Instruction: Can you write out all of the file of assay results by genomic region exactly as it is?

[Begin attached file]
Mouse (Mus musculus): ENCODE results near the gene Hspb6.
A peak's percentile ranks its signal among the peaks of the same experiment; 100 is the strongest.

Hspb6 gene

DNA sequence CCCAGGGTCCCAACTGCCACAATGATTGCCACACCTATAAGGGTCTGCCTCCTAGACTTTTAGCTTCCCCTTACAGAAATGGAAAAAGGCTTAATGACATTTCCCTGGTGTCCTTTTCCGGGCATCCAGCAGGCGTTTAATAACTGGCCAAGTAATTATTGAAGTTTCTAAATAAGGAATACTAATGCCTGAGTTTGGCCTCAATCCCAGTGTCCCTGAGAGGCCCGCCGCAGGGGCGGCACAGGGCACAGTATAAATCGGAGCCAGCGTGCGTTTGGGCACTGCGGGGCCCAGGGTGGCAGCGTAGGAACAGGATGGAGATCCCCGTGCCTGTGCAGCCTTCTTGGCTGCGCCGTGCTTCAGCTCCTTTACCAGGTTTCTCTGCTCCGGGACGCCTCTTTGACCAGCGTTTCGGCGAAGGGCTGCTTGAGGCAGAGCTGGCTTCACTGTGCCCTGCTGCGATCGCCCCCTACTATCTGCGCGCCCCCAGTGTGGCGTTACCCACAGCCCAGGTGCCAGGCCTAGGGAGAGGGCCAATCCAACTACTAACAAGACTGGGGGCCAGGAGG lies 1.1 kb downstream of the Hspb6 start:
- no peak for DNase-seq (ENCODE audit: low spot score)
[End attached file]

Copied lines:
Mouse (Mus musculus): ENCODE results near the gene Hspb6.
A peak's percentile ranks its signal among the peaks of the same experiment; 100 is the strongest.

Hspb6 gene

DNA sequence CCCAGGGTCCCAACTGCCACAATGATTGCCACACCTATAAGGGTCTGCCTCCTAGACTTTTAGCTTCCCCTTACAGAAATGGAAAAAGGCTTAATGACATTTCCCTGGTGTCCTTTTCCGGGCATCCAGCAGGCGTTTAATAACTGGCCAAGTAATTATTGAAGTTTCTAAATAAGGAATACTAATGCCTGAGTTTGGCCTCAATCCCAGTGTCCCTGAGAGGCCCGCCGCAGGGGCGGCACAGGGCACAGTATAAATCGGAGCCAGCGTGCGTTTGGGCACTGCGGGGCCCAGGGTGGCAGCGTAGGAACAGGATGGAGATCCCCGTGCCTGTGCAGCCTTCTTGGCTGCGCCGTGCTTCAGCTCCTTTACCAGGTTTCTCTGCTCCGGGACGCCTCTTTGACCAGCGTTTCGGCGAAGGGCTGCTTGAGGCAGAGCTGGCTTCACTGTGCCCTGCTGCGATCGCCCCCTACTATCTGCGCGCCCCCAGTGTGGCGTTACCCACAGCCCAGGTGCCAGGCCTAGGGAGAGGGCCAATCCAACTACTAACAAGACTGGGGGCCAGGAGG lies 1.1 kb downstream of the Hspb6 start:
- no peak for DNase-seq (ENCODE audit: low spot score)